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Stormwater Technologies on campus

It is no secret that rain has become a common occurrence here on campus. In the past six months we’ve seen 33.5 inches of rain, over a 910-acre campus, which is enough water to fill 1254 Olympic sized swimming pools! No matter how you put it, it’s a lot of water.  To manage the almost 3 feet of rain that has fallen on the campus over the past 6 months, the Stormwater Management team of Facilities Services has been busy making sure all grates, inlets, drains and infrastructure is operating at full capacity.

UT Stormwater is permitted from the EPA to manage all the rain that falls on campus in a specific manner.  This permit is a legal binding agreement between the campus community and the federal and local governments to ensure that storm water is managed properly. In this permit, all new built space on campus must manage the first inch of rainfall that falls on each site, and some of the newest buildings on campus have some of the latest technology to manage this.

The Terrace Avenue Garage, Mossman, Student Union Phase II, and the soon to open Dogwood and Magnolia Residence Halls each have carefully selected and state of the art technology.

The Terrace Avenue Garage is formatted with an oil water separator (pictured left), which functions by collecting all the rainwater from the garage and separating out any greases, motor oils, or other floatables and filtering it out from the stormwater to ensure the water leaving the garage is as clean as possible.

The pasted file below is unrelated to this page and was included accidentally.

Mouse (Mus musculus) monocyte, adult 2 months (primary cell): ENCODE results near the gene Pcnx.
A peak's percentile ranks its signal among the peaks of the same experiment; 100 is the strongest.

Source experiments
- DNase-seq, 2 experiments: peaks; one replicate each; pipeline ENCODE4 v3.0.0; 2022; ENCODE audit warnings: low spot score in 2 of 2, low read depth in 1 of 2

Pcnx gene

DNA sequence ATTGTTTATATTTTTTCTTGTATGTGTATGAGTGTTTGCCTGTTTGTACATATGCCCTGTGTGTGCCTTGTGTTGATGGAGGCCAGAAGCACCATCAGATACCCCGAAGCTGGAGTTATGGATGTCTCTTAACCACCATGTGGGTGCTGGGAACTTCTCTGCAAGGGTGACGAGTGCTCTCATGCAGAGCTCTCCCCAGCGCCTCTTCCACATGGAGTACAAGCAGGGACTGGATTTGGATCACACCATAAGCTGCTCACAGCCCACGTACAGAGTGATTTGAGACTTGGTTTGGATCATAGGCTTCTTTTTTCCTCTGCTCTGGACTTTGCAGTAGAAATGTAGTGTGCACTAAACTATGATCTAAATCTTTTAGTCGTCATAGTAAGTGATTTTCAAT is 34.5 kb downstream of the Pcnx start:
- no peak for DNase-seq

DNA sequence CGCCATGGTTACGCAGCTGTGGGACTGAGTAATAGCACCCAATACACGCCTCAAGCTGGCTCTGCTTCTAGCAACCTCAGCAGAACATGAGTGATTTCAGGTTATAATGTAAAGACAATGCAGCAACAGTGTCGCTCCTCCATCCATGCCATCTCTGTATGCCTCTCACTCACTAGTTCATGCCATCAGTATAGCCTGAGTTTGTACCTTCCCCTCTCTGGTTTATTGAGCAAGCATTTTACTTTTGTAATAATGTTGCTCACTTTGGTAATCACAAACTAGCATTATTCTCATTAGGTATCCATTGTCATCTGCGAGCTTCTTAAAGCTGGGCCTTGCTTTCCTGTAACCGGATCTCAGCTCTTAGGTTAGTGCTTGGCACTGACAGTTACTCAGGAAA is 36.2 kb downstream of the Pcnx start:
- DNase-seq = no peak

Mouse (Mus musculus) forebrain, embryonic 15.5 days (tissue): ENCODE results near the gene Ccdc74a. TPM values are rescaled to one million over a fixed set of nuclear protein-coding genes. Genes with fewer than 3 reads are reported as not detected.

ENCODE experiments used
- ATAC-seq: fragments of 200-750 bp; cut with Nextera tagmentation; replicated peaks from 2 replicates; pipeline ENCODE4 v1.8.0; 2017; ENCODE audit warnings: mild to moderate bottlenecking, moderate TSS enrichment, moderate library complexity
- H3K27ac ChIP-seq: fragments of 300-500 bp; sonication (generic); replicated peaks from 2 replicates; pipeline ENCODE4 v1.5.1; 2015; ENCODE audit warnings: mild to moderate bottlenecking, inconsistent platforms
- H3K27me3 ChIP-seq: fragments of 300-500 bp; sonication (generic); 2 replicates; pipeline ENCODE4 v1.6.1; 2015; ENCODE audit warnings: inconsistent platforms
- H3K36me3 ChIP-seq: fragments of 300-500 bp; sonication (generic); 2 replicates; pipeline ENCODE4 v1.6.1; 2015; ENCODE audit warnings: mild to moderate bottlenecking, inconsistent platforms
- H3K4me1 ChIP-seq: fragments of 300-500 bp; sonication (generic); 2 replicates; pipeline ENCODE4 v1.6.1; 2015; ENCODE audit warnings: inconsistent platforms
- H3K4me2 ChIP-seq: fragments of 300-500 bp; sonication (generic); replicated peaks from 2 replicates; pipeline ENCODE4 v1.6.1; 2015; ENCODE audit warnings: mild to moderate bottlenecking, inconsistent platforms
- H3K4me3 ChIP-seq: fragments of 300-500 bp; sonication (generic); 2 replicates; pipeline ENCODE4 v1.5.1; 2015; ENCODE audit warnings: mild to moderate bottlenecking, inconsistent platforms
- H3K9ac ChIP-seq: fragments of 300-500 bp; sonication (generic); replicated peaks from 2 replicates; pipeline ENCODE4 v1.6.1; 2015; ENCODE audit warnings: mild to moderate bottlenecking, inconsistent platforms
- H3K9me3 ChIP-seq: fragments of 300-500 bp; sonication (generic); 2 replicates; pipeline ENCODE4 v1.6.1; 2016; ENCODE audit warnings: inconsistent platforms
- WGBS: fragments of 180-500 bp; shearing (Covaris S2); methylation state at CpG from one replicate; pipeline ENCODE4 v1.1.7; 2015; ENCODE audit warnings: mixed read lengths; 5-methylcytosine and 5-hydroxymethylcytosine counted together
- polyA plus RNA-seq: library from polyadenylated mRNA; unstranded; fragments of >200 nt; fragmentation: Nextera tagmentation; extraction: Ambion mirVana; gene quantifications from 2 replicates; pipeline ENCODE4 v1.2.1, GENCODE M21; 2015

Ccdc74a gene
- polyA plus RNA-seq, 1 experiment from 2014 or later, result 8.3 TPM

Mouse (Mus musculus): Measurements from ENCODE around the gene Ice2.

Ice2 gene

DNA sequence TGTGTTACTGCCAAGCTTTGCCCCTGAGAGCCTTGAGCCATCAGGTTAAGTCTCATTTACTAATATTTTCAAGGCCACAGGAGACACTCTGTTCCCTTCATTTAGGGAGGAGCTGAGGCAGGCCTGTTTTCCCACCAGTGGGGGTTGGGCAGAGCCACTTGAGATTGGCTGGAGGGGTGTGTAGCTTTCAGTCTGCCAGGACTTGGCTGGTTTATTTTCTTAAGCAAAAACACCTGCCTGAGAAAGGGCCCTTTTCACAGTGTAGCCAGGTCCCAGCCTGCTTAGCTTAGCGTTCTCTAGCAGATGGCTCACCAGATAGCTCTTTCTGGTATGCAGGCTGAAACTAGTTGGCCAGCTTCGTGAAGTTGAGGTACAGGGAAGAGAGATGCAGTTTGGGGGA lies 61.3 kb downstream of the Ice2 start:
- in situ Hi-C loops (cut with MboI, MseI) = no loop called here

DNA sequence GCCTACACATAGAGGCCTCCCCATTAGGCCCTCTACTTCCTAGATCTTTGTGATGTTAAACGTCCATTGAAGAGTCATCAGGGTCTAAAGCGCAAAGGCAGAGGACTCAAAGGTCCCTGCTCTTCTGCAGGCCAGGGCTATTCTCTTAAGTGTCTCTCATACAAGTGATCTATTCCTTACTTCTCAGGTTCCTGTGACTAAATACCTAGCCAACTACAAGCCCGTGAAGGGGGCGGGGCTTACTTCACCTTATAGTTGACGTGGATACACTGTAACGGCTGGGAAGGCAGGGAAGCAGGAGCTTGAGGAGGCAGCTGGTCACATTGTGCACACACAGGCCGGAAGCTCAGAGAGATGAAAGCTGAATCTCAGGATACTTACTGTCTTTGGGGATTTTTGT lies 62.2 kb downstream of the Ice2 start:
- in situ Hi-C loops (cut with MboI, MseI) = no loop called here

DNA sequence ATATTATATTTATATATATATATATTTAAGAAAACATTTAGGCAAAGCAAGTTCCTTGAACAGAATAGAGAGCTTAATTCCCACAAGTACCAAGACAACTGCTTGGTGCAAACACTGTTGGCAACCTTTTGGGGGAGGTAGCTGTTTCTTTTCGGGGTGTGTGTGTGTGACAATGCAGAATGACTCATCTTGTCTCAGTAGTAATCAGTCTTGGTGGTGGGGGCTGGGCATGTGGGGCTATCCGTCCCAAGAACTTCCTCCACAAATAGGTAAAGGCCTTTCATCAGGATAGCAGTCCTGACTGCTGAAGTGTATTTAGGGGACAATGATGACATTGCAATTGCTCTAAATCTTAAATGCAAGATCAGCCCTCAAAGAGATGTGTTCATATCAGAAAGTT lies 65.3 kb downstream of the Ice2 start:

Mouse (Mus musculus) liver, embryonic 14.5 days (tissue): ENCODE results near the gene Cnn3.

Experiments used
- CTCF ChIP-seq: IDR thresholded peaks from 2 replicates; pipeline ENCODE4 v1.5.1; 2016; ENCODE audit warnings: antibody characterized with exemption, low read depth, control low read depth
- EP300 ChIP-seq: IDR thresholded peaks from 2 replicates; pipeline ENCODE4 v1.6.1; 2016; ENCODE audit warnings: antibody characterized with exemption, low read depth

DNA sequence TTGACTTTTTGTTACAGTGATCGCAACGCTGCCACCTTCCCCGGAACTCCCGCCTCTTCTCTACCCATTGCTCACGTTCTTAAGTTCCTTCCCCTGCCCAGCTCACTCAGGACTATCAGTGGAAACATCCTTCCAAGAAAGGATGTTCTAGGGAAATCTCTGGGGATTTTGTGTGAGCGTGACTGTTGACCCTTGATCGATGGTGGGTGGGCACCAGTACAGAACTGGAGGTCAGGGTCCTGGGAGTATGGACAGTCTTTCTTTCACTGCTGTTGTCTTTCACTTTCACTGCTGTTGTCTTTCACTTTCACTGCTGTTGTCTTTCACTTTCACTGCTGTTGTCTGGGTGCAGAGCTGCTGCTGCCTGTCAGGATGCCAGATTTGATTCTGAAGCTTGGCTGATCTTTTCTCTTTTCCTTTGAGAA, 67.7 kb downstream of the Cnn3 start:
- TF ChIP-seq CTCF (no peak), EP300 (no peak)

The Mossman complex is equipped with a manufactured water quality treatment device, which has a series of grates and chambers that filter out things like cups, bottles, leaves and debris.  These materials are collected and removed every few months to prevent backup.

Student Union Phase II features a rain water harvesting and purifying system that allows rainwater to be captured, purified and used for things like irrigation.  Dogwood and Magnolia residence halls also feature similar rainwater harvesting.  However, this water goes through a multistage filter process to remove contaminants and sediments, passes a UV light to eliminate any pathogens, and is stored and used for flushing toilets, irrigation and laundry.

All of these devices help insure a safer, healthier, greener and more sustainable campus.  UT stormwater always needs your help.  Remember, if you see dirty water, pollution, or suspicious activity of campus stormwater or infrastructure, report it.  If you have any questions about any stormwater issues, or if you see something that should be reported, please see to fill out a form.  Remember, if it’s not 100% clean water, it doesn’t go down the drain.